val sum: (Int, Int) -> Int = { x, y -> x + y }

This looks like it could get hairy, but all it’s doing is declaring a variable ‘sum’ that takes two Integers, adds them together, and returns the total as an Integer. Then you would just use sum(1, 2). Pretty cool huh? And then to slim it down even more, you could use inference to modify sum to be:

val sum = { x: Int, y: Int -> x + y }

Speaking of Lambdas, take a look at this code example of Kotlin in an Android fragment:

mViewClose.setOnClickListener { fragmentManager.popBackStack() }
mViewFacebook.setOnClickListener(settingsClickListener)
mViewTwitter.setOnClickListener(settingsClickListener)

private val settingsClickListener = { view: View ->

val settingName = (view.findViewWithTag(resources.getString(R.string.setting_name_tag)) as TextView).text

  val intent = Intent()

  intent.action = Intent.ACTION_VIEW

  when (settingName) {

      resources.getString(R.string.facebook) -> {

          intent.data = Uri.parse(resources.getString(R.string.facebook_app_link))

          openSocialLink(intent, resources.getString(R.string.facebook_site_link))

      }

      resources.getString(R.string.twitter) -> {

          intent.data = Uri.parse(resources.getString(R.string.twitter_app_link))

          openSocialLink(intent, resources.getString(R.string.twitter_site_link))

      }

      …

      else -> Toast.makeText(view.context, "clicked " + settingName, Toast.LENGTH_SHORT).show()

  }

}

You may notice that the first setOnClickListener has a statement in curly braces, while the second and third have parenthesis. The first is creating an inline function statement that acts as the OnClickListener’s action. The next two are using a reference to the val settingsClickListener. settingsClickListener is creating a Lambda expression as it’s value, but you’ll notice it’s also using a View. What’s that all about? Because we’re creating an OnClickListener which takes a View as a parameter, we declare an object named “view” of type View, which is passed into the function. We are then able to use the view object in our function.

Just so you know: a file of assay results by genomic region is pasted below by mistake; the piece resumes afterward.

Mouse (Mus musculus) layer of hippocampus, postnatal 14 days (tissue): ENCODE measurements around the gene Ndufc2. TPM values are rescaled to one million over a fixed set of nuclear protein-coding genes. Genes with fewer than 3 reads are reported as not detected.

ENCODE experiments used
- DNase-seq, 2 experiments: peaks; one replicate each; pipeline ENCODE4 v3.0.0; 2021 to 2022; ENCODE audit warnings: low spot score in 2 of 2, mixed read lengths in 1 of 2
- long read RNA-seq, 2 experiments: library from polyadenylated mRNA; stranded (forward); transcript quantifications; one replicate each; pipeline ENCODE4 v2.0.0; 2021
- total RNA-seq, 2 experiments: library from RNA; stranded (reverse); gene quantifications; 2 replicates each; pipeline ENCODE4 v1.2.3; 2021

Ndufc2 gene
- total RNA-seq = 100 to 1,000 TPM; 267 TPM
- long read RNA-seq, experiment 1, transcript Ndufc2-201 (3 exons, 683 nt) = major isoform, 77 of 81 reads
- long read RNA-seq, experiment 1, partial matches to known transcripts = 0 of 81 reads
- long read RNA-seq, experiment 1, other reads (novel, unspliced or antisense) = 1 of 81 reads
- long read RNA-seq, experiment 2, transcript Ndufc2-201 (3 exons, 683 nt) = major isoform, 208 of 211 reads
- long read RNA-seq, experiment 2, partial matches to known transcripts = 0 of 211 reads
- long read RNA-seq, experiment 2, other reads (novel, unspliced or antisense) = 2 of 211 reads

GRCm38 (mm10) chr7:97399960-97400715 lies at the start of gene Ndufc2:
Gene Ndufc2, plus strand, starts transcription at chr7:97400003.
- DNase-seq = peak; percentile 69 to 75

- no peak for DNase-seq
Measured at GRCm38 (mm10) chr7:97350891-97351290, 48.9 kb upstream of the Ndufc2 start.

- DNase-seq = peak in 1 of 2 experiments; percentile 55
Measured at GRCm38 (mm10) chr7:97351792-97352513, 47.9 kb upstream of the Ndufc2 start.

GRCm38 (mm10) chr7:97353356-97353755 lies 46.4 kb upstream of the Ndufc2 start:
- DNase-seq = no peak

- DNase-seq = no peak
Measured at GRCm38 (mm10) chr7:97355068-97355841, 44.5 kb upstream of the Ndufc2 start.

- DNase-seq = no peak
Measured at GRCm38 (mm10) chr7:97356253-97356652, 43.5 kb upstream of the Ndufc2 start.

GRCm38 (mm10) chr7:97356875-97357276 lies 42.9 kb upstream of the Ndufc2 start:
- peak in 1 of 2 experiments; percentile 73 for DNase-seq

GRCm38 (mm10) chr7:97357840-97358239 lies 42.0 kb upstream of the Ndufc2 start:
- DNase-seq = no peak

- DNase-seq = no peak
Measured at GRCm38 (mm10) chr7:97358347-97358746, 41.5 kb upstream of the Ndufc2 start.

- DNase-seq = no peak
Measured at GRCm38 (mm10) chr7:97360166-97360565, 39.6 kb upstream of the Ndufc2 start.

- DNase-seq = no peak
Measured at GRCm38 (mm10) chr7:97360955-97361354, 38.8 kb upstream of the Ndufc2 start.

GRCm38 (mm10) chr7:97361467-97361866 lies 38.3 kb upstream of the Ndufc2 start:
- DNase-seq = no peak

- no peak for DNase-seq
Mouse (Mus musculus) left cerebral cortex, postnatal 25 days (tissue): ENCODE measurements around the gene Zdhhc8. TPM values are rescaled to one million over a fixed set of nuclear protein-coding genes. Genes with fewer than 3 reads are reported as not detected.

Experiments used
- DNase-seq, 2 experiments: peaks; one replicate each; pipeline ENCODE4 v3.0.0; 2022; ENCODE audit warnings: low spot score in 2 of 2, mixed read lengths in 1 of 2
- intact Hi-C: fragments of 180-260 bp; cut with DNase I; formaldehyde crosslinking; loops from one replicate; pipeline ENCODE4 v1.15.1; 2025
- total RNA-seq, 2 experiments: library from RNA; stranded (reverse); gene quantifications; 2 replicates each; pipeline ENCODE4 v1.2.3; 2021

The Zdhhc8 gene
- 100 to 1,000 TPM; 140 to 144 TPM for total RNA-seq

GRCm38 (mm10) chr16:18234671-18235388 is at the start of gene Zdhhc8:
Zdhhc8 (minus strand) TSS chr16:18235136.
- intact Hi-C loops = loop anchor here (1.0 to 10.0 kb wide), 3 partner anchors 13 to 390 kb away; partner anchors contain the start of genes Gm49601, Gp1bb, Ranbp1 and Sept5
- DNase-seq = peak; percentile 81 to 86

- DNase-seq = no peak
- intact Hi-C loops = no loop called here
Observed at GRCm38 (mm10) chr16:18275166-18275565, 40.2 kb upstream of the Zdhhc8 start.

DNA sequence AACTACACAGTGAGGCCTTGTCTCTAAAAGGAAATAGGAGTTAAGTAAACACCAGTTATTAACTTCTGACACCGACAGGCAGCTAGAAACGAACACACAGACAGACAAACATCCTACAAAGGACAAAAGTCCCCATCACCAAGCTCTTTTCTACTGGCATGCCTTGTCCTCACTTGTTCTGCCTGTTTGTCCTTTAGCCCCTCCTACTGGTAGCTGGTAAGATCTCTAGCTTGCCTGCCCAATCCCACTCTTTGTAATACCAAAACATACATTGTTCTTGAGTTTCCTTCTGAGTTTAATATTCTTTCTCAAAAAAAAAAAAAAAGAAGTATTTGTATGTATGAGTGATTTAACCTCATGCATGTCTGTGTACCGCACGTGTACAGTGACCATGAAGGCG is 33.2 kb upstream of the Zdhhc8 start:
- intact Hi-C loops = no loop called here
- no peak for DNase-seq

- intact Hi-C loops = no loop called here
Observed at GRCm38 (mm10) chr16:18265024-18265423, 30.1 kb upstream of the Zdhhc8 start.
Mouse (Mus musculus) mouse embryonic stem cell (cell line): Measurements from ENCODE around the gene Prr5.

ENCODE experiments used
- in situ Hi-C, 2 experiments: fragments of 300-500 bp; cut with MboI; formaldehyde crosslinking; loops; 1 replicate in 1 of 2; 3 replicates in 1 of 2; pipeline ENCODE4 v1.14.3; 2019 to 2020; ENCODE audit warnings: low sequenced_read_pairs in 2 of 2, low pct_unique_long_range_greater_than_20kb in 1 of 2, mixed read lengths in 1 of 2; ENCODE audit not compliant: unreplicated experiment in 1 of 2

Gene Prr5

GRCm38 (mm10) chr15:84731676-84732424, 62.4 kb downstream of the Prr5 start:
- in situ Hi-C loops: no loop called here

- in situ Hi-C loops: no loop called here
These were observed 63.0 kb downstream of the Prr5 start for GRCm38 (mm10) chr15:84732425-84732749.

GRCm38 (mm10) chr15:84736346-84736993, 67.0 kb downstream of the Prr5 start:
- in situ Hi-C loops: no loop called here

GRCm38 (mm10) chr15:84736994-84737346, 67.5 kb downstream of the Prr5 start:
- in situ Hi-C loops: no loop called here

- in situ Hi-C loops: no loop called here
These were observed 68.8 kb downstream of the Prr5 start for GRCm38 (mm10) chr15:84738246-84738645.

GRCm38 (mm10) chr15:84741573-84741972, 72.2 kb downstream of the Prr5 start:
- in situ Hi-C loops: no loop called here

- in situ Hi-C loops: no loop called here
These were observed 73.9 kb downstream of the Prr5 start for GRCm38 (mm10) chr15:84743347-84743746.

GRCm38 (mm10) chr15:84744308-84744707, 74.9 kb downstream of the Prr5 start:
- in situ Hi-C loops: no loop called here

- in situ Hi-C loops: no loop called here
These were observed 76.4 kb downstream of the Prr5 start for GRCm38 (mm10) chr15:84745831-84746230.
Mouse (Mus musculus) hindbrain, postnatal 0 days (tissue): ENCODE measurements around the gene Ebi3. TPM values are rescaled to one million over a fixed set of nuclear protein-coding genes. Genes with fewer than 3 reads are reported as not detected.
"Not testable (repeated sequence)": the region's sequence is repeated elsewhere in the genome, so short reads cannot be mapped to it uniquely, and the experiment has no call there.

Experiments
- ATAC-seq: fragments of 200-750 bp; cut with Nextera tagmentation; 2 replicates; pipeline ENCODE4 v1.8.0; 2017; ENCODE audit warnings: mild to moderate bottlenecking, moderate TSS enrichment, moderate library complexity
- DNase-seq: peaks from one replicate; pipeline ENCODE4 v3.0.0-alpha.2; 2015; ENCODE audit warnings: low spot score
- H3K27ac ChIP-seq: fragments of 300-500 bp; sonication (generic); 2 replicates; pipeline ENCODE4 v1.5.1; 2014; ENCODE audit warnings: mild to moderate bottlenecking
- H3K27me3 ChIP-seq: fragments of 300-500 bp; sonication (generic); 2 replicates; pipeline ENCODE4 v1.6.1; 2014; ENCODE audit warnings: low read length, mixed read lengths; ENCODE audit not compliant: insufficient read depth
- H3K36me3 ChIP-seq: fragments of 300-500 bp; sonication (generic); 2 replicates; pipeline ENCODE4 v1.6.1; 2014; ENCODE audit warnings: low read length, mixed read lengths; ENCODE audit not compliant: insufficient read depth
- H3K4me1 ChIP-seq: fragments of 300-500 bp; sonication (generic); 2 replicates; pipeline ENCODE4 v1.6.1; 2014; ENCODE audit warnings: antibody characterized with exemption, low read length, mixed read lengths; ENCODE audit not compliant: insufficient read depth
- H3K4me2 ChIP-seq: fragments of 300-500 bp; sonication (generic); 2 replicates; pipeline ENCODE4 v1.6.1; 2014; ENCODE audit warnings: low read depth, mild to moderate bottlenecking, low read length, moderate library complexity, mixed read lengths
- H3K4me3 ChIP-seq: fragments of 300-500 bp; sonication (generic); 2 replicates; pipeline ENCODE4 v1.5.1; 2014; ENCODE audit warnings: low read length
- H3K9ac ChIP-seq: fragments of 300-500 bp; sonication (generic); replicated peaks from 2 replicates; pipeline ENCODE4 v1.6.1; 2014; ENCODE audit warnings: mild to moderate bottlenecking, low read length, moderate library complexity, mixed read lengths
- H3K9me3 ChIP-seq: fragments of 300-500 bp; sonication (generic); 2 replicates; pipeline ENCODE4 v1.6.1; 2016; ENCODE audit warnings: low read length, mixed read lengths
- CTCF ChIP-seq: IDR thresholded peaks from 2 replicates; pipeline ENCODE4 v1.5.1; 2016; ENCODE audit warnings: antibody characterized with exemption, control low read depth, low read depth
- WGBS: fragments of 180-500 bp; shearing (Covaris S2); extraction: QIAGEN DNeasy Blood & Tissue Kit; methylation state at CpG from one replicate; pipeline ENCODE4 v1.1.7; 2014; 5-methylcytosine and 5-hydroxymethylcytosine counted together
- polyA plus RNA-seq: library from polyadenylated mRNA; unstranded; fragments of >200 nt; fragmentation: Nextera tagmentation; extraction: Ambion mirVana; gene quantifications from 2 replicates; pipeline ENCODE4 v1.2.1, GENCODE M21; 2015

Kotlin’s custom getters and setters are pretty slick and convenient. Let’s look at an example of a custom getter:

val hasCookies: Boolean
    get() = mCookieManager?.cookieStore.cookies.filter { it.domain == mDomain && !it.hasExpired() } .size > 0

There’s a whole lot of Kotlin going on in that statement, which at first may look confusing but is a great example of how Kotlin can condense your code (Special thanks to my teammate Brigham Toskin for providing that example!). First, we’re declaring a boolean value hasCookies. We also have a custom getter. A check is done on the cookie manager’s cookies list, and is running a filter that checks if the domain matches and the expiration date hasn’t occurred. If it finds any cookies in the list that match the criteria, then hasCookies is set to TRUE. Why is this done as a custom getter versus just a statement? As a custom getter, anytime hasCookies is accessed, the get() is called and the current state of the cookies is checked instead of just when it was declared.

So Far So Good (for the most part)

After working with Kotlin the past few weeks, I’ve definitely had my ups and downs with it. I can definitely see the potential of how it can lead to smaller code and quicker development time. Also, Kotlin is a lot more similar to Swift, so if necessary our iOS team can jump in and follow along if they need to, and eventually vice versa. The hardest part of acclimating to it is just getting used to the syntax and conventions since it’s different from Java’s syntax and conventions. Sometimes it feels like you’re trying to read hieroglyphics because there’s so much going on in not a lot of code, with unfamiliar symbols and keywords, where Java feels like things are more spelled out. But like anything, it takes time and focus to understand it.

All in all, I am glad our team here at MJD decided to try out Kotlin on a project. I think Kotlin has a great future in Android development, and now that we have this experience under our belt I’m confident our future Kotlin projects will be even more efficient.